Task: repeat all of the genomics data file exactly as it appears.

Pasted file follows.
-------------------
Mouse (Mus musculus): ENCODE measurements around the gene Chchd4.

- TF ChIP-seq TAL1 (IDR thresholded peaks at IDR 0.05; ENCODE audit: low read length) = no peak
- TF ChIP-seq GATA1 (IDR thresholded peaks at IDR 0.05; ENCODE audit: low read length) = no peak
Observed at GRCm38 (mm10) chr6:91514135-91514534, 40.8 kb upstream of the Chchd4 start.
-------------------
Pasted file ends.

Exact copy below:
Mouse (Mus musculus): ENCODE measurements around the gene Chchd4.

- TF ChIP-seq TAL1 (IDR thresholded peaks at IDR 0.05; ENCODE audit: low read length) = no peak
- TF ChIP-seq GATA1 (IDR thresholded peaks at IDR 0.05; ENCODE audit: low read length) = no peak
Observed at GRCm38 (mm10) chr6:91514135-91514534, 40.8 kb upstream of the Chchd4 start.